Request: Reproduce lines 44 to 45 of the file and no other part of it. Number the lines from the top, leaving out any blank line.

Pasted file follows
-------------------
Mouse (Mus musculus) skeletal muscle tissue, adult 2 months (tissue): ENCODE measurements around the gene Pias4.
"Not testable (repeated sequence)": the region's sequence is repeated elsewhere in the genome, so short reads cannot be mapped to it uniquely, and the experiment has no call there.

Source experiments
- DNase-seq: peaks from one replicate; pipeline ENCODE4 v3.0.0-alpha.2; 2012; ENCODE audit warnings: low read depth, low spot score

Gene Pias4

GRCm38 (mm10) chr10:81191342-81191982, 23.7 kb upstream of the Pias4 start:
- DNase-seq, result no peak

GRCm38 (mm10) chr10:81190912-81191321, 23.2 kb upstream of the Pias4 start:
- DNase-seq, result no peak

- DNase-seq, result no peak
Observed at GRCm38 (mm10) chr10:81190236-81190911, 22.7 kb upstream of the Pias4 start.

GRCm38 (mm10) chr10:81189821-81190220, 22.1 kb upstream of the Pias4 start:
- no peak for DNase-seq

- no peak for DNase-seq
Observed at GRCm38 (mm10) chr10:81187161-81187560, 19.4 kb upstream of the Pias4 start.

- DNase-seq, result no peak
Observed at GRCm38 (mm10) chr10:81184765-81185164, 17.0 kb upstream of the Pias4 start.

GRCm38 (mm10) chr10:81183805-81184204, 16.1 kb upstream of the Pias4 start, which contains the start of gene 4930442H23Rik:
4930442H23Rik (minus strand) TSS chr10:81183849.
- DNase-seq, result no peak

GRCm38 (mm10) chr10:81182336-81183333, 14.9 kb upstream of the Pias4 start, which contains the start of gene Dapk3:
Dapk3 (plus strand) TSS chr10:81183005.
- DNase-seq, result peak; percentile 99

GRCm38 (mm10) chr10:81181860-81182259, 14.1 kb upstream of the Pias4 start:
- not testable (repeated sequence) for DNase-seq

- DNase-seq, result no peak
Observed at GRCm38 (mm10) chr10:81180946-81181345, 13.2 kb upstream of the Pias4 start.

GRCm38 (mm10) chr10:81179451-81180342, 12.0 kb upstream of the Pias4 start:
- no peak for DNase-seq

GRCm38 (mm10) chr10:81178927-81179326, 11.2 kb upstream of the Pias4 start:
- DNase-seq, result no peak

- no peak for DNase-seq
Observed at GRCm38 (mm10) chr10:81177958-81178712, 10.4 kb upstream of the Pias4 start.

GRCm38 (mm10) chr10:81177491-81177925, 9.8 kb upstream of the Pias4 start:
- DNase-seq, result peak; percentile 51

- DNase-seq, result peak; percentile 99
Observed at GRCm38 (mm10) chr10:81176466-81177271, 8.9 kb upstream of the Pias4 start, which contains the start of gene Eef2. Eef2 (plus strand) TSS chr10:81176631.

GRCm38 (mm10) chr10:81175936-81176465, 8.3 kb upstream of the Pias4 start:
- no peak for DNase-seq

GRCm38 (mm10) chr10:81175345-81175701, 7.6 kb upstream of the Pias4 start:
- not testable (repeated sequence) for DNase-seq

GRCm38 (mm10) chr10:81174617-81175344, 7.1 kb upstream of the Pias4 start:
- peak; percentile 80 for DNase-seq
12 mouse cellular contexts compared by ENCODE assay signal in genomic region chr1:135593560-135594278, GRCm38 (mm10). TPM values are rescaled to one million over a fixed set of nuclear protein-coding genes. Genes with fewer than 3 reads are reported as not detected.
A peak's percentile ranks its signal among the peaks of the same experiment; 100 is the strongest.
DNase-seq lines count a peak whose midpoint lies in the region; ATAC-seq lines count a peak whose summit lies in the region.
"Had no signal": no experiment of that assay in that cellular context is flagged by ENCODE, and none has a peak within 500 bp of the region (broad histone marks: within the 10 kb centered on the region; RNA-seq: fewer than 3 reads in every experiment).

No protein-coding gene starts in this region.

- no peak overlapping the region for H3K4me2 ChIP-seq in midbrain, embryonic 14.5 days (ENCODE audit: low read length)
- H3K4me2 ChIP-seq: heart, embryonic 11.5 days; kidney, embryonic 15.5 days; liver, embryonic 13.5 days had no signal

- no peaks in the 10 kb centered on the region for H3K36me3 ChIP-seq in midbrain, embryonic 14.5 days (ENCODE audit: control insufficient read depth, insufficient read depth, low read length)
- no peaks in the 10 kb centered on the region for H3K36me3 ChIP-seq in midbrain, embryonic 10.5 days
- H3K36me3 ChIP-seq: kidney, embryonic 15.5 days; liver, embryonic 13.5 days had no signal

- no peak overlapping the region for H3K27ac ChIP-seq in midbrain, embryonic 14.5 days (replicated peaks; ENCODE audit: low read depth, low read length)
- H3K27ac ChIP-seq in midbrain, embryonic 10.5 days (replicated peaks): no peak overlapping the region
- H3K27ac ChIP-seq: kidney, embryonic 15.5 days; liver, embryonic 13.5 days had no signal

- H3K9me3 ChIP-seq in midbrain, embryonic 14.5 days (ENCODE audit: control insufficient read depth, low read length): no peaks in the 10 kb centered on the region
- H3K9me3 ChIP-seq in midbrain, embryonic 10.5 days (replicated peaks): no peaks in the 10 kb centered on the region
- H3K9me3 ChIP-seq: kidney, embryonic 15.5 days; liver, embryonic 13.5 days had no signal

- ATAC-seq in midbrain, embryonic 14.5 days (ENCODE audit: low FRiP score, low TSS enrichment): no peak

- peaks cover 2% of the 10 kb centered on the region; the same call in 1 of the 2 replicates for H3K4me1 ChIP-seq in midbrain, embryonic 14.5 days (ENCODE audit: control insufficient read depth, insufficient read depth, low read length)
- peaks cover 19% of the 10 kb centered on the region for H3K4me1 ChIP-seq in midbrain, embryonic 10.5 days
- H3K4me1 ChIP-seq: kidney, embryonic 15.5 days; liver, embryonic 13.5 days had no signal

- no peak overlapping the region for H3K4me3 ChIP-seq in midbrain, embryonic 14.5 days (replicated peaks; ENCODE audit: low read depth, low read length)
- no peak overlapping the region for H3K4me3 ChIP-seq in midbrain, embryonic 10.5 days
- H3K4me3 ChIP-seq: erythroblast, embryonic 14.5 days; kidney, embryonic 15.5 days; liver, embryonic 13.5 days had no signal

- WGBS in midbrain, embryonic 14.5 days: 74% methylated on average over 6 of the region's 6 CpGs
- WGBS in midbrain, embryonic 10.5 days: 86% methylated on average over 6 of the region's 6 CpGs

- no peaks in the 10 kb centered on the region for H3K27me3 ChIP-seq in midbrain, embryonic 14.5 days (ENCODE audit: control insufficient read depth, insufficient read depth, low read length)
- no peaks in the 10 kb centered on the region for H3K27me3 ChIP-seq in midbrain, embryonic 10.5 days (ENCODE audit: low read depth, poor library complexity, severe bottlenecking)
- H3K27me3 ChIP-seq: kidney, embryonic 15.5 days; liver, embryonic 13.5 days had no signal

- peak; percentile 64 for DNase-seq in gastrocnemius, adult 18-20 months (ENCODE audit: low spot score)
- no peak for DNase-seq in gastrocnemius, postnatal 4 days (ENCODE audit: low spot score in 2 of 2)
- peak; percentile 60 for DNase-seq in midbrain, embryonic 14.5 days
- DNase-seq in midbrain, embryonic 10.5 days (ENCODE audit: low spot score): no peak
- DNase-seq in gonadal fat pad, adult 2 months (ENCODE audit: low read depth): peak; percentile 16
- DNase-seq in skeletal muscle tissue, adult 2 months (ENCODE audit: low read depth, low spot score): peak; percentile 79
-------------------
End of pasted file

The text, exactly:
12 mouse cellular contexts compared by ENCODE assay signal in genomic region chr1:135593560-135594278, GRCm38 (mm10). TPM values are rescaled to one million over a fixed set of nuclear protein-coding genes. Genes with fewer than 3 reads are reported as not detected.
A peak's percentile ranks its signal among the peaks of the same experiment; 100 is the strongest.